I take the dog downstairs (I don’t want her mixing with the others in case she has a disease or perhaps has fleas or ticks). I get her a big bowl of water and put down a dish of dog food, which she scoffs in an instant. I’ve a feeling I’ve just taken in yet another unwanted dog. Oh dear.

Nevertheless I call the police and they tell me that yes, there is a dog missing from Gorbio village. I call the number I've been given and it turns out it is the owner of the bar in the village but no, it’s not his dog. He’s lost a male dog. The one I have here is female. I ask if he knows about a pointer missing from the village but he doesn’t.

Maybe Carla, who looks after dogs like me, will know what to do? She lives in the commune of Gorbio too. I call her and she tells me she’s seen several notices for missing dogs way over on the back roads that lead to Weldon, a big hard-ware store in Menton. She also tells me there is a notice in the Weldon store itself for a missing dog but she hadn’t noted the breed. I call Weldon, it’s almost closing time, but they tell me they threw out the notice two or three weeks ago and no, they don’t remember what breed of dog it was.

I want to go and find the notices Carla saw on the back roads but I’m not allowed to drive until my back is healed and that’s a long way off. Carla tells me she is really busy but will go and look in the morning. I call my neighbour, Agnes, who lives in the house below me and she says she is happy to go and look at the notices right away. What a star she is. When she gets back, her news is no better - no, none of the dogs fit the description of the thin pointer. Someone has lost a shih tzu, someone a German shepherd, someone else a Brittany spaniel. Goodness, where on earth have these dogs disappeared to?

I wonder if perhaps the pointer has a tattoo. It's the law in France that all dogs must be tattooed or micro-chipped but not all are. Success! Why didn’t I think of this before? It’s hard to read the number and she won’t keep still. I probably wouldn’t either if I’d been stuck in brambles, frightened and with no food or water for goodness knows how long, and a stranger is trying to look at the inside flap of my ear. Anyway we get there eventually: 5 of the 6 letters are legible, one is debatable. I note down the probable letters and numbers.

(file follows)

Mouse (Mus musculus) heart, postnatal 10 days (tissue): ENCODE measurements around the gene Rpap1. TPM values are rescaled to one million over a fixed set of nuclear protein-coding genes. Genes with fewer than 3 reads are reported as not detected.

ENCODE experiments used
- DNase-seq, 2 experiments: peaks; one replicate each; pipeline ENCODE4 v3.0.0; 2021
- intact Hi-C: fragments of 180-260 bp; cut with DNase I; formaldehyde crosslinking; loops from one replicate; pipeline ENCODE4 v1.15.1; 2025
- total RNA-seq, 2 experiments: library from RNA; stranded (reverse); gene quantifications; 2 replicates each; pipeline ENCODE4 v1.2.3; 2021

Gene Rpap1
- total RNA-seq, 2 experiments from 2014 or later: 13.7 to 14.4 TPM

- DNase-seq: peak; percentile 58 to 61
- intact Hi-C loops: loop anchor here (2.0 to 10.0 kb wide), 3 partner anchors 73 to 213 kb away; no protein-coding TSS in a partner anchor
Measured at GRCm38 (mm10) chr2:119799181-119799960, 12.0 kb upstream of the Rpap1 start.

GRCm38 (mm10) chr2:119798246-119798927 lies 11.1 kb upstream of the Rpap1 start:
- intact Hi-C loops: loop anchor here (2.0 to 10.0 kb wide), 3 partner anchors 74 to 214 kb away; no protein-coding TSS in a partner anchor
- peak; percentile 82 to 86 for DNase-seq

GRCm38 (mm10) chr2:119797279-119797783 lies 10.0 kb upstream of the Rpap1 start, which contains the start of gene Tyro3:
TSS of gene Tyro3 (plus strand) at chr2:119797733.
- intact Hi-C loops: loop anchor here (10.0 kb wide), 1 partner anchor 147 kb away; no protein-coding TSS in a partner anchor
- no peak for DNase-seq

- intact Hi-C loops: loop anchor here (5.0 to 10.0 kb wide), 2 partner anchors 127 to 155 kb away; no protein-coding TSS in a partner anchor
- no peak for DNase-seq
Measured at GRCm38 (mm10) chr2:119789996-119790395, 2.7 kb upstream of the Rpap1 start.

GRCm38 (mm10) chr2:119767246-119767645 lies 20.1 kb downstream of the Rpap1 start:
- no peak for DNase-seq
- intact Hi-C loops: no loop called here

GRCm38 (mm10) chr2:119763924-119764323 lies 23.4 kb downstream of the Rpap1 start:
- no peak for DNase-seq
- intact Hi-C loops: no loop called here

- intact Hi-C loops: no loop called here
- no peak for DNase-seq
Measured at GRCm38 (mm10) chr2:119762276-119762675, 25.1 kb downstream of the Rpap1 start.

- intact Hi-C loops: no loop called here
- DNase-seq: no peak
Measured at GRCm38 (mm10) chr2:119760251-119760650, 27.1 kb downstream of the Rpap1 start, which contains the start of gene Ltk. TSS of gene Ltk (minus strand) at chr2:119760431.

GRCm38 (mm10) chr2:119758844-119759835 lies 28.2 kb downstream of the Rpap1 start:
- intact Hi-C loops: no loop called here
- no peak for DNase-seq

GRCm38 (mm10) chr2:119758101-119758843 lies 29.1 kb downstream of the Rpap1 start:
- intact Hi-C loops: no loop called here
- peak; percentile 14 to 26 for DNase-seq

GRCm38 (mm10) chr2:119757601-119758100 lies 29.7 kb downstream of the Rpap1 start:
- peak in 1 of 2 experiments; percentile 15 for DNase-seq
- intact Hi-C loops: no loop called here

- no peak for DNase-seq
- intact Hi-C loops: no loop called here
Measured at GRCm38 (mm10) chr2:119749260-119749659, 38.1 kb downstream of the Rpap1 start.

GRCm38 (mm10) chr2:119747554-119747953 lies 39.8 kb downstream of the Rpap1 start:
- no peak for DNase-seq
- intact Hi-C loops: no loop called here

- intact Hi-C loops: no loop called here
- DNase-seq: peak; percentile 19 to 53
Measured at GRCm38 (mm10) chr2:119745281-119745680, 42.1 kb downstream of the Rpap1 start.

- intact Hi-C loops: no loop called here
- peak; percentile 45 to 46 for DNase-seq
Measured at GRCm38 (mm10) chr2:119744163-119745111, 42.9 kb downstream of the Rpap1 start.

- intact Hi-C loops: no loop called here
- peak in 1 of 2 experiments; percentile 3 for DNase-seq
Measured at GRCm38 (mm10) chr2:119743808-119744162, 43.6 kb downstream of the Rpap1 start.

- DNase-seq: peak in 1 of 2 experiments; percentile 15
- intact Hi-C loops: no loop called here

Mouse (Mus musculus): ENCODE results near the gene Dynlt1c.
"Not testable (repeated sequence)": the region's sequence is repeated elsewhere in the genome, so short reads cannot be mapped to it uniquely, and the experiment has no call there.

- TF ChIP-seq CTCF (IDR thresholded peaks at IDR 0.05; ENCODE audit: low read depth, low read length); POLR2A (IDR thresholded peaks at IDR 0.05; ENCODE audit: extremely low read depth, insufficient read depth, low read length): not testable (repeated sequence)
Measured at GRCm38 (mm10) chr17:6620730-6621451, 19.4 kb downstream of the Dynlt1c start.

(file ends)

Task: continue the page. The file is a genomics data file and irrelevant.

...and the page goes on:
I call my vet and Sylvie, her assistant answers. She tells me I should call the afore-mentioned SPA in Monaco and they will look up the owner of the dog on their computer. It’s now way past closing time and I assume I won’t get an answer but Sylvie said there is always someone in charge at this refuge and indeed there is. The lady takes my name and number and says she’ll ring me back.

Only 15 minutes later the phone rings and I have a name and phone number. Whoopee! I call the number I’ve been given and a female voice answers. She sounds familiar but I can’t quite place her but she recognises my voice – well that’s not difficult with my accent when speaking French. It’s Crystelle, the factrice (post lady). I know she lives in the village with her husband and baby son but I never knew she had a dog. She says she’ll drive down right away.

Crystelle arrives, takes one look at her dog and bursts into tears. ‘She went missing last night,’ she tells me, ‘and we’ve looked everywhere in the village for her. ' I tell her my neighbours fed her and so did I and venture to ask why she is so thin if she only went missing last night. ‘Oh you mustn’t feed her,’ she tells me. 'She is diabetic, epileptic and has cancer and because of the diabetes we have to keep her thin to keep her alive.’ I apologise of course but say she looked and acted like a starving dog. She tells me she is always hungry because of the diabetes.

So, a happy ending and accomplished very quickly too. I have to say I’m relieved. I’m simply not ready to take in yet another Rescue dog. Not yet anyway…